There have been many who were so upset at this year's selection committee for not including a healthy dose of mid-majors. Writers like Michael Wilbon (he won't ever admit he was wrong about this or anything btw) wrote pieces like this one: http://www.washingtonpost.com/wp-dyn/content/article/2009/03/17/AR2009031703221.html
They slammed the selection committee for not giving more at large bids to 'mid-majors' instead of the usual fare from power conferences. They argued that the selection committee tried to turn the magic of march madness into the shabingus of the BCS. These arguments, in other years, might hold water but not this year. This year, college hoops is deep and heavy at the top. Let's get closer and learn about each other:
-The term 'mid-major' is misleading. There are major conferences: The Big East, ACC, SEC, Big 10, Big 12 and the Pac 10. Then there are a couple conferences with a a few good teams at the top and garbage everywhere else: Conference USA, Atlantic 10 (Teams like Memphis and Xavier compete with anyone). After that, it's piss ant conferences. There is nothing 'mid' about them at all. They are the bottom. Nothing wrong with that, it's just what it is. Take a school like Davidson, they typically go undefeated in their conference (this year was the exception because their 1 player was hurt) because they are solid and their conference is awful. If they don't win their conference tournament, they don't get in (right or wrong), this means they are a member of a small, non-power, non-major, non middle-tier, bottom-dwelling conference.
-Let's call them what they are. We'll make up a term right here... 'Bottom Toppers... Boppers.' These teams are Boppers. Ok, so Boppers have had success in recent tournaments: Davidson, George Mason, and to a lesser degree: Butler, Utah State, Western Kentucky, Southern Illinois, and so on. Boppers can jump up and compete with the 'big boys' in years when the big boys are down. Lots of things have lead to years like this: Players leaving early for the pros or going directly from high school, a broader talent pool that is evenly spread thanks to AAU and players getting more chances to play, and a lack of elite talent at the top schools. So, in years where the overall level of college basketball is down below a certain level, a school like George Mason can make some 3s, their opponents can get tight and they can win some games and fire dookies right into Billy Packer's face.
-That's not what we had this year. This year in college hoops, the big boys were really, really good. The power conferences deserved every bid they got. Let's learn some more:
Sweet 16: 5 Big East teams, 2 Big 10, 3 Big XII, 2 ACC, and then Memphis, Gonzaga, Arizona, and Xavier. 0 Boppers.
Final 8: 4 Big East teams, 2 Big XII, 1 Big 10, 1 ACC. 0 Boppers
You get the point.
-The response here is something like: 'the Boppers didn't get a chance, so we don't know how they would have done.' There is some truth to that, they didn't get a chance, but we have a pretty good idea of what would have happened.
-Concurrently, this was also a strange year in several conference tournaments. Temple, USC, Mississippi State and some other schools, quite literally, stole spots away from at-large teams. Teams like this, would not have gotten in and when they won their conference tourney's, jumped the que. This forced out some deserving teams.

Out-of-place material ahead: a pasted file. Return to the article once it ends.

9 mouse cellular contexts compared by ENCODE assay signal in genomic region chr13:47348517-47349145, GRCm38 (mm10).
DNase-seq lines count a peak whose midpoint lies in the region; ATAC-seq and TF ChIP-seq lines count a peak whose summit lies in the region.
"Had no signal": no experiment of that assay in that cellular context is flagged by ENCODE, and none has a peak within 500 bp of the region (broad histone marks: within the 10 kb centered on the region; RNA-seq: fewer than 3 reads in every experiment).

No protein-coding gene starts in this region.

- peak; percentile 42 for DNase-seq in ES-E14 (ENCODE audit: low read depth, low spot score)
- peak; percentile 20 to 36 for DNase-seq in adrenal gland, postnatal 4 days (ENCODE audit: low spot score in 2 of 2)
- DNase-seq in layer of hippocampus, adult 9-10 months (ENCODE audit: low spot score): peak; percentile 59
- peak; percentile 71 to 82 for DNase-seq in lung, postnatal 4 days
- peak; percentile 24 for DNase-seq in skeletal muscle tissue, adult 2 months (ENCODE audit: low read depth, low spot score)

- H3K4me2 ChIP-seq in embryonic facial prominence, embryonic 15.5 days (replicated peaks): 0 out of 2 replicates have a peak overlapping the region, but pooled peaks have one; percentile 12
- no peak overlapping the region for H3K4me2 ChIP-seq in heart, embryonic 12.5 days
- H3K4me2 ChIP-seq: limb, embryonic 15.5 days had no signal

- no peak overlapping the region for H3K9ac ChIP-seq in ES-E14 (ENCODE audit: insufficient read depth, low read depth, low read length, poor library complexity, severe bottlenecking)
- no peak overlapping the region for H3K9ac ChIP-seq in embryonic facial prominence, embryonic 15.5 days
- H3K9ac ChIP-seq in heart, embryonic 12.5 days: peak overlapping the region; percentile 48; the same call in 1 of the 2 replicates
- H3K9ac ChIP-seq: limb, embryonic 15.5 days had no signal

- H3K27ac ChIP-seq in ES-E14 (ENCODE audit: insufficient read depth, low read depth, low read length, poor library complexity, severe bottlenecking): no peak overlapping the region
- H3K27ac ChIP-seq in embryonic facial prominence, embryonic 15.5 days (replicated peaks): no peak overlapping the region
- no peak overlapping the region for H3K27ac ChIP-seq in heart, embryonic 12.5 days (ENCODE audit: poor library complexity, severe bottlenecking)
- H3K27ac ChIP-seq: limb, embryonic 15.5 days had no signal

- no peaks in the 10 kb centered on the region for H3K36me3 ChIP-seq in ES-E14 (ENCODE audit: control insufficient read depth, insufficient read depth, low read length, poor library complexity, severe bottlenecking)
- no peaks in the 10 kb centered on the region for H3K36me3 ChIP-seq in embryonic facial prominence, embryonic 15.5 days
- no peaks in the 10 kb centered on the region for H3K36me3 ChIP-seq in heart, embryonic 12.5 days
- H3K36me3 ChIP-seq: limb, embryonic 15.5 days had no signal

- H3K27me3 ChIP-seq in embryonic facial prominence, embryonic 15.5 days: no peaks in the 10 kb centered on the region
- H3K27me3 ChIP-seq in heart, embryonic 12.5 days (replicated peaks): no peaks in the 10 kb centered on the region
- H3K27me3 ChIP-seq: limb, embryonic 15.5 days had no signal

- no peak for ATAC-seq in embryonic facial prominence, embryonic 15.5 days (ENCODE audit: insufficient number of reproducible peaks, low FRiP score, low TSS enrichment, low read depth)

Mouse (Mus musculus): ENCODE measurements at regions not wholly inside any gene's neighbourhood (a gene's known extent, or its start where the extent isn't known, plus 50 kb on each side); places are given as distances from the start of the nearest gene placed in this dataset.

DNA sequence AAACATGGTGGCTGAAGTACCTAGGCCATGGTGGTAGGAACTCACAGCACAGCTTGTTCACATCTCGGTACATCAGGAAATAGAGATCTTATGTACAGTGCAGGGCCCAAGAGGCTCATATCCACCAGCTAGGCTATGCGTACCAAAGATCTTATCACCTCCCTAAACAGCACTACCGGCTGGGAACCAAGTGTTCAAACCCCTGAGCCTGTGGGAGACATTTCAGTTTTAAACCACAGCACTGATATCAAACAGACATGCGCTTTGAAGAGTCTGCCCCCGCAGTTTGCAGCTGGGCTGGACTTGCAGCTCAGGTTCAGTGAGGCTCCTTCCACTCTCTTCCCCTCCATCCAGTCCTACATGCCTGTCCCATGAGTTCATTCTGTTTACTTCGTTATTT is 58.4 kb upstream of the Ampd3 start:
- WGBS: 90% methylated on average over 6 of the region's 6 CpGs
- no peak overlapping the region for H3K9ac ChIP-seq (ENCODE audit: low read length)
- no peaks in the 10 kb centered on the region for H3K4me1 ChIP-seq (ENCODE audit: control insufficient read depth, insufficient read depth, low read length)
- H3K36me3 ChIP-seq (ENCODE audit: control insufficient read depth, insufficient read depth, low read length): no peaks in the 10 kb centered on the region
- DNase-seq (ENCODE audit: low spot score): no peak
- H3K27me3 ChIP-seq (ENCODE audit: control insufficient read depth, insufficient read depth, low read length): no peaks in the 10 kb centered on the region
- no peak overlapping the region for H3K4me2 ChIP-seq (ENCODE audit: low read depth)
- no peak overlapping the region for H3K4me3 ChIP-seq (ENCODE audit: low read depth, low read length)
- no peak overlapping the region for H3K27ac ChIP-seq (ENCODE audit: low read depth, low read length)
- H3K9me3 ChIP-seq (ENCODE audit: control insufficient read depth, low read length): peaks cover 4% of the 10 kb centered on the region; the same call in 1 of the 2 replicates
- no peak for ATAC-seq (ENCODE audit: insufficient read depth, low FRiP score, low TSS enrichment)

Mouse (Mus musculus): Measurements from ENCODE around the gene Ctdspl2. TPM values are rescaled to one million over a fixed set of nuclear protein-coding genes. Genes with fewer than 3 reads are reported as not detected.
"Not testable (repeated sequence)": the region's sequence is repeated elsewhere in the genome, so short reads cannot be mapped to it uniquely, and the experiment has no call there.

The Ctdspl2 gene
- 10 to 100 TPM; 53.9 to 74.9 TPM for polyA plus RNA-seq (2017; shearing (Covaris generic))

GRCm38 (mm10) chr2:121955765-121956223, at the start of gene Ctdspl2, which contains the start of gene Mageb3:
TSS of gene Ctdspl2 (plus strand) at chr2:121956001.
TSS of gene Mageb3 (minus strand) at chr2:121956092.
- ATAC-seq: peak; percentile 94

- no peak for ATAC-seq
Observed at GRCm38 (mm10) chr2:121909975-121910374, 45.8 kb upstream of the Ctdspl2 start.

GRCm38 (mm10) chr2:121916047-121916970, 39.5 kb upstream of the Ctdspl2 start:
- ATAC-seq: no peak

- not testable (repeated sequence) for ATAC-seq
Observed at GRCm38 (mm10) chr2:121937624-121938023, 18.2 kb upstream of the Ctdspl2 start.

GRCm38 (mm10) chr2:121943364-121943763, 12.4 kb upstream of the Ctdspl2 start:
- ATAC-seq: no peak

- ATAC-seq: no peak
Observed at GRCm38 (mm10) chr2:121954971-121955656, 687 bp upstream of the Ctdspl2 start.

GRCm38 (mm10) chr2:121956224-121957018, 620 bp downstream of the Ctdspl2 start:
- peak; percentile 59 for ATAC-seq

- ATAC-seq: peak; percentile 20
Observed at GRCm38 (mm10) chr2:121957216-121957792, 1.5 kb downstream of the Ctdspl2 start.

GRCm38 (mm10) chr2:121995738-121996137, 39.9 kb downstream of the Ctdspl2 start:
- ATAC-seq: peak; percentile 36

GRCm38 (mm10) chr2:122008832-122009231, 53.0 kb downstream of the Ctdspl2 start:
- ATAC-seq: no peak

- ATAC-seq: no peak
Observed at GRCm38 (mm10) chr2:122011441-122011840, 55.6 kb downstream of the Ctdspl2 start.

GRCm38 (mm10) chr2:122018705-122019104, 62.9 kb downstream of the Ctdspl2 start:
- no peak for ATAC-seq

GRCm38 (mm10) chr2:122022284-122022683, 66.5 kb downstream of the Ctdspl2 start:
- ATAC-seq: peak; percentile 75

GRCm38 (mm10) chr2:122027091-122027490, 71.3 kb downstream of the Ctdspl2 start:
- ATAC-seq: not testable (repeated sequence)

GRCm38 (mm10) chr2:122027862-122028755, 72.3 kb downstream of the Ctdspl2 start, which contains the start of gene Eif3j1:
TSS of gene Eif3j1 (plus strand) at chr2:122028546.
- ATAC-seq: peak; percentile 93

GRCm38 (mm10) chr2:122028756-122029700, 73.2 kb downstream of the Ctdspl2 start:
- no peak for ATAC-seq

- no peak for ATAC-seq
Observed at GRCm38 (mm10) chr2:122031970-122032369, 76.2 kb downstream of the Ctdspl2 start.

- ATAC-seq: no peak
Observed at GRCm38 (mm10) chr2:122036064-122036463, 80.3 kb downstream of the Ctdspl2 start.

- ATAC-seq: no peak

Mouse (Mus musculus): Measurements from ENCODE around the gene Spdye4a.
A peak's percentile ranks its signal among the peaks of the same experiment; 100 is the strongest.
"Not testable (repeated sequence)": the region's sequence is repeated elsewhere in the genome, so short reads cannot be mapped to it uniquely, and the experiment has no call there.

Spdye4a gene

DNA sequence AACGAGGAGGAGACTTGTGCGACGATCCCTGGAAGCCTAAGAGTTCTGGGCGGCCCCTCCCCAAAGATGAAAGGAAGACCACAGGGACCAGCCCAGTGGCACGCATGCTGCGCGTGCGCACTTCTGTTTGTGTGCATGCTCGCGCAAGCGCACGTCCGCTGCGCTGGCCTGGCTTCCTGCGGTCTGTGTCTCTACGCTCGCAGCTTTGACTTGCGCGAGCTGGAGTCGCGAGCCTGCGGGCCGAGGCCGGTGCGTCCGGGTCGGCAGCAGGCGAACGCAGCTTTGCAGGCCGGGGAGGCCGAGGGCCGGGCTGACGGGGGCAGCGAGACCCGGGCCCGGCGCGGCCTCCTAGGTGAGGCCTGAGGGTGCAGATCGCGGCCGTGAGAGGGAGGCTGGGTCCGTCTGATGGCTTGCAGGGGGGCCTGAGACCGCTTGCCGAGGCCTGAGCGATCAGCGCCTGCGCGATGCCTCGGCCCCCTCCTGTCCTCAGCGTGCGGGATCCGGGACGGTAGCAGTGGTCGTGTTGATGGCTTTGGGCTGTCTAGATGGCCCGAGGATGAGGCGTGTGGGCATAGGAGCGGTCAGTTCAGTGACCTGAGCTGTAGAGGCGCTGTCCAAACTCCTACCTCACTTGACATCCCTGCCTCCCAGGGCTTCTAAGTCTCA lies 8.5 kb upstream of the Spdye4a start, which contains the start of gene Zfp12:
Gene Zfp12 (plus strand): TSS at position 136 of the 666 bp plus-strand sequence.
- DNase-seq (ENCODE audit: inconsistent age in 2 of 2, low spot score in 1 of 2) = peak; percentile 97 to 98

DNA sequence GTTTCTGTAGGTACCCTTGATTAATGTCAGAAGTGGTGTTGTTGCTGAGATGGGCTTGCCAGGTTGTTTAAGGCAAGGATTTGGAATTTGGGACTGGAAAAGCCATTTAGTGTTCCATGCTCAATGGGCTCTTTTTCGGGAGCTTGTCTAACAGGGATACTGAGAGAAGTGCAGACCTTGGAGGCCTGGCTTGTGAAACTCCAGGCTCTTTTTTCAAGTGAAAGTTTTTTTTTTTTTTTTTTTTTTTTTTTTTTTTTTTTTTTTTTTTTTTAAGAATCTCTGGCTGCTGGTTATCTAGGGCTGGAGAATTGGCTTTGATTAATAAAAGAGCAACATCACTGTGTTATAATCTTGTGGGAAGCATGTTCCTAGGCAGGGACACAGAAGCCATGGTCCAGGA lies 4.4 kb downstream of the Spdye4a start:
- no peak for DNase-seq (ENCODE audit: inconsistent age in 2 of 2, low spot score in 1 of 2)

-Bopper supporters would point to examples of some of the bubble teams that did get in. They will say: '_______ didn't make a run in the tournament. This is proof that their spot should have gone to a Bopper.' This is a poor argument. The implication is that if a Bopper had occupied this spot, they would have performed better. We tend to remember the incredible runs of Davidson and George Mason as the rule, rather than the exceptions they really are.
2008 Sweet 16: 3 Pac 10, 3 Big East, 2 Big 10, 2 Big XII, then Tennessee and UNC. 12 Power Conference teams. Then, Memphis and Xavier, 2 middle conference teams. Lastly, Davidson and Wester Kentucky, both Boppers. Here were some of the other Boppers in the tourney: Drake, Oral Roberts, St. Mary's, Sienna, and Kent St. Of that 2nd group, only Sienna won a game. Let it be noted that the targets of this years 'Big Conference Bias' Maryland, Wisconsin, and Arizona all won at least 1 game. Not an apples to apples comparison, just worth noting is all.
2007 Sweet 16: 3 Pac 10, 3 SEC, 2 Big XII, 2 Big East, UNC, Ohio State so again, 12 teams from Power conferences. Then Memphis from the mids. 3 teams here in the round of 16 were Boppers: Butler, UNLV, and Southern Illinois. All 3 lost for the record.
Other boppers: Creighton, Long Beach State, New Mexico St., Oral Roberts, Davidson, Winthrop and VCU. Winthrop and VCU won their first round games which were the only 2 wins for the whole 2nd crew of Boppers.
2007 showed us that when there are lots more Boppers in the tournament, their results are as inconclusive as any one else's. To assume that a Bopper would perform better in the place of another team absurd. 2006 shows us similar data. Besides George Mason's amazing run, the other Boppers in the tourney performed in the same way .
Now, the purpose of this post is not to endorse the idiotic Billy Packer who famously said that George Mason didn't belong in the tournament.
Far from it. This is to educate the casual fan, or even the passionate fan, who has knee jerk reactions and is frothing at the mouth over the lack of 'mid majors' in this year's tournament. It's to bring some calm to a tenuous situation. The vitriolic frustration over the selection committee's perceived slight of 'the little guy' should instead be seen for what it really is, the acknowledgment of the return to prominence of the 'big guy'. This was not a year for Boppers. These things are cyclical though, their time will come again.